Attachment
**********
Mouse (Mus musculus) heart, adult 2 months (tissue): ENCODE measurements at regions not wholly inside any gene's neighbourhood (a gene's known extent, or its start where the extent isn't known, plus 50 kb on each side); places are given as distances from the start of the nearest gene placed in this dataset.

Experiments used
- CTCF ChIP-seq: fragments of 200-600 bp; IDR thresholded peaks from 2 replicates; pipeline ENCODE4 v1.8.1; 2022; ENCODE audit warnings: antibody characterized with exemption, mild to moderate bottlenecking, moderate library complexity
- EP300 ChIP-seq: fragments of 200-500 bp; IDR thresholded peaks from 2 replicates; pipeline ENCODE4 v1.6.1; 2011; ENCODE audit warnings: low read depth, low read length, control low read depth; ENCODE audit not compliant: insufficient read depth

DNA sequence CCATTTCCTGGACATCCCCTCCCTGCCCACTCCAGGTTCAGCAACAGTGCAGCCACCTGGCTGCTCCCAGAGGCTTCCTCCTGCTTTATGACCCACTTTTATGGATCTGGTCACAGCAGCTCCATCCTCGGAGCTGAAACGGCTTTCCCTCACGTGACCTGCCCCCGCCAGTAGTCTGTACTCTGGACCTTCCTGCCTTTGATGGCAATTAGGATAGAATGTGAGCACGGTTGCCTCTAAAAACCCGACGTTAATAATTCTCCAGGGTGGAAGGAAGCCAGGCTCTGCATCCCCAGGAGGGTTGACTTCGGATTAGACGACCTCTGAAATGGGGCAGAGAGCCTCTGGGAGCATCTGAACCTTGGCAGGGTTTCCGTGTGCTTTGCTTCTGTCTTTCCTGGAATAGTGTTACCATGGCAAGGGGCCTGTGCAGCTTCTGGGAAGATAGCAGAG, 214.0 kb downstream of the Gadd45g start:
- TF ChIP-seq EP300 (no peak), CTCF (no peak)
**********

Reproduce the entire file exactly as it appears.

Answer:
Mouse (Mus musculus) heart, adult 2 months (tissue): ENCODE measurements at regions not wholly inside any gene's neighbourhood (a gene's known extent, or its start where the extent isn't known, plus 50 kb on each side); places are given as distances from the start of the nearest gene placed in this dataset.

Experiments used
- CTCF ChIP-seq: fragments of 200-600 bp; IDR thresholded peaks from 2 replicates; pipeline ENCODE4 v1.8.1; 2022; ENCODE audit warnings: antibody characterized with exemption, mild to moderate bottlenecking, moderate library complexity
- EP300 ChIP-seq: fragments of 200-500 bp; IDR thresholded peaks from 2 replicates; pipeline ENCODE4 v1.6.1; 2011; ENCODE audit warnings: low read depth, low read length, control low read depth; ENCODE audit not compliant: insufficient read depth

DNA sequence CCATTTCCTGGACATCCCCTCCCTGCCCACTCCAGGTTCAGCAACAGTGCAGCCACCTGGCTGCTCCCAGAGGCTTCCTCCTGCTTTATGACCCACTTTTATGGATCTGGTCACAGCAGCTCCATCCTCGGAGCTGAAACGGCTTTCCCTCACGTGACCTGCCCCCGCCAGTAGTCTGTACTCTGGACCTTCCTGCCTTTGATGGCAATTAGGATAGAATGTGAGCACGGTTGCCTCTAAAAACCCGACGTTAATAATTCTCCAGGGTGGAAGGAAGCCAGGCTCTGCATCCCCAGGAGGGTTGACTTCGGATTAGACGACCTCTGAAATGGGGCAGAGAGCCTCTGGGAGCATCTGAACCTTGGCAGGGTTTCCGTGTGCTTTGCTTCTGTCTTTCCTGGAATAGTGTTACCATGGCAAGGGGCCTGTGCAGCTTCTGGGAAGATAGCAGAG, 214.0 kb downstream of the Gadd45g start:
- TF ChIP-seq EP300 (no peak), CTCF (no peak)